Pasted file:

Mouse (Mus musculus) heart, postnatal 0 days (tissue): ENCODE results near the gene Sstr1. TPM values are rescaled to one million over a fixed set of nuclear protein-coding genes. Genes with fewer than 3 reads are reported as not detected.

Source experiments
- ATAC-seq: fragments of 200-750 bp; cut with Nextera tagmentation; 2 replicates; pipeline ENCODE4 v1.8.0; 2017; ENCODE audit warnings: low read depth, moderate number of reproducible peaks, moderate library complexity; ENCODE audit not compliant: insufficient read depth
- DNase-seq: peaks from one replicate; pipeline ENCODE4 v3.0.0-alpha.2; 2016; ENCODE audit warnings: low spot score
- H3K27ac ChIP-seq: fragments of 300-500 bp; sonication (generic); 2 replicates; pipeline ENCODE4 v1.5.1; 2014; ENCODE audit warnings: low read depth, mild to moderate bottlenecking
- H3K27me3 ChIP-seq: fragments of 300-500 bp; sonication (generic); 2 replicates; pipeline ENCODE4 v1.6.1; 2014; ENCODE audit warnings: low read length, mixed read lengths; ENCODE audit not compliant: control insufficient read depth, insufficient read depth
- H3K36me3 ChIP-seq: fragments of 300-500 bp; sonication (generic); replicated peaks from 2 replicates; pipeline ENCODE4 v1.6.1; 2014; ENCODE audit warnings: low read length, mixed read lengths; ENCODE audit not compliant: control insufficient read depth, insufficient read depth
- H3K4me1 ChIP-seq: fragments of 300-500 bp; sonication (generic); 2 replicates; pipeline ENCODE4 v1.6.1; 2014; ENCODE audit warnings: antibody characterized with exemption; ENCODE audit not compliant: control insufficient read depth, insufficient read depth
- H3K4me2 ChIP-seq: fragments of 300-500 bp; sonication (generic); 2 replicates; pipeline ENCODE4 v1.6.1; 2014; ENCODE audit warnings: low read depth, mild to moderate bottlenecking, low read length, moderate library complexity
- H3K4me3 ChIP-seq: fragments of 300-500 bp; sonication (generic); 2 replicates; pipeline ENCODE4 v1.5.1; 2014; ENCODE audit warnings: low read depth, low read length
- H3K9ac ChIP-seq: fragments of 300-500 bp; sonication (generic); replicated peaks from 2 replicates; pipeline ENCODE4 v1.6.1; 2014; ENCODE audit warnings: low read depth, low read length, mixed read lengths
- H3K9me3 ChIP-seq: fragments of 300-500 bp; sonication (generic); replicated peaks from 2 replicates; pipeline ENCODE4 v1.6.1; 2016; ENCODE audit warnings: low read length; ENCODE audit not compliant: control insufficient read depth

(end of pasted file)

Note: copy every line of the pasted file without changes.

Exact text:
Mouse (Mus musculus) heart, postnatal 0 days (tissue): ENCODE results near the gene Sstr1. TPM values are rescaled to one million over a fixed set of nuclear protein-coding genes. Genes with fewer than 3 reads are reported as not detected.

Source experiments
- ATAC-seq: fragments of 200-750 bp; cut with Nextera tagmentation; 2 replicates; pipeline ENCODE4 v1.8.0; 2017; ENCODE audit warnings: low read depth, moderate number of reproducible peaks, moderate library complexity; ENCODE audit not compliant: insufficient read depth
- DNase-seq: peaks from one replicate; pipeline ENCODE4 v3.0.0-alpha.2; 2016; ENCODE audit warnings: low spot score
- H3K27ac ChIP-seq: fragments of 300-500 bp; sonication (generic); 2 replicates; pipeline ENCODE4 v1.5.1; 2014; ENCODE audit warnings: low read depth, mild to moderate bottlenecking
- H3K27me3 ChIP-seq: fragments of 300-500 bp; sonication (generic); 2 replicates; pipeline ENCODE4 v1.6.1; 2014; ENCODE audit warnings: low read length, mixed read lengths; ENCODE audit not compliant: control insufficient read depth, insufficient read depth
- H3K36me3 ChIP-seq: fragments of 300-500 bp; sonication (generic); replicated peaks from 2 replicates; pipeline ENCODE4 v1.6.1; 2014; ENCODE audit warnings: low read length, mixed read lengths; ENCODE audit not compliant: control insufficient read depth, insufficient read depth
- H3K4me1 ChIP-seq: fragments of 300-500 bp; sonication (generic); 2 replicates; pipeline ENCODE4 v1.6.1; 2014; ENCODE audit warnings: antibody characterized with exemption; ENCODE audit not compliant: control insufficient read depth, insufficient read depth
- H3K4me2 ChIP-seq: fragments of 300-500 bp; sonication (generic); 2 replicates; pipeline ENCODE4 v1.6.1; 2014; ENCODE audit warnings: low read depth, mild to moderate bottlenecking, low read length, moderate library complexity
- H3K4me3 ChIP-seq: fragments of 300-500 bp; sonication (generic); 2 replicates; pipeline ENCODE4 v1.5.1; 2014; ENCODE audit warnings: low read depth, low read length
- H3K9ac ChIP-seq: fragments of 300-500 bp; sonication (generic); replicated peaks from 2 replicates; pipeline ENCODE4 v1.6.1; 2014; ENCODE audit warnings: low read depth, low read length, mixed read lengths
- H3K9me3 ChIP-seq: fragments of 300-500 bp; sonication (generic); replicated peaks from 2 replicates; pipeline ENCODE4 v1.6.1; 2016; ENCODE audit warnings: low read length; ENCODE audit not compliant: control insufficient read depth